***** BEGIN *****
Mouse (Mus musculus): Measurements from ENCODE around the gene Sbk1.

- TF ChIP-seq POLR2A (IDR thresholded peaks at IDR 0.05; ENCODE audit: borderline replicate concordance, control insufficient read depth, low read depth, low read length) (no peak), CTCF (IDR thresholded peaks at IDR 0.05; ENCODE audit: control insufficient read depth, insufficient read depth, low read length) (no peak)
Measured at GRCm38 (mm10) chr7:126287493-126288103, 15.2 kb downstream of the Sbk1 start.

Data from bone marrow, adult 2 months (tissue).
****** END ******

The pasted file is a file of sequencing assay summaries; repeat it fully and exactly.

Mouse (Mus musculus): Measurements from ENCODE around the gene Sbk1.

- TF ChIP-seq POLR2A (IDR thresholded peaks at IDR 0.05; ENCODE audit: borderline replicate concordance, control insufficient read depth, low read depth, low read length) (no peak), CTCF (IDR thresholded peaks at IDR 0.05; ENCODE audit: control insufficient read depth, insufficient read depth, low read length) (no peak)
Measured at GRCm38 (mm10) chr7:126287493-126288103, 15.2 kb downstream of the Sbk1 start.

Data from bone marrow, adult 2 months (tissue).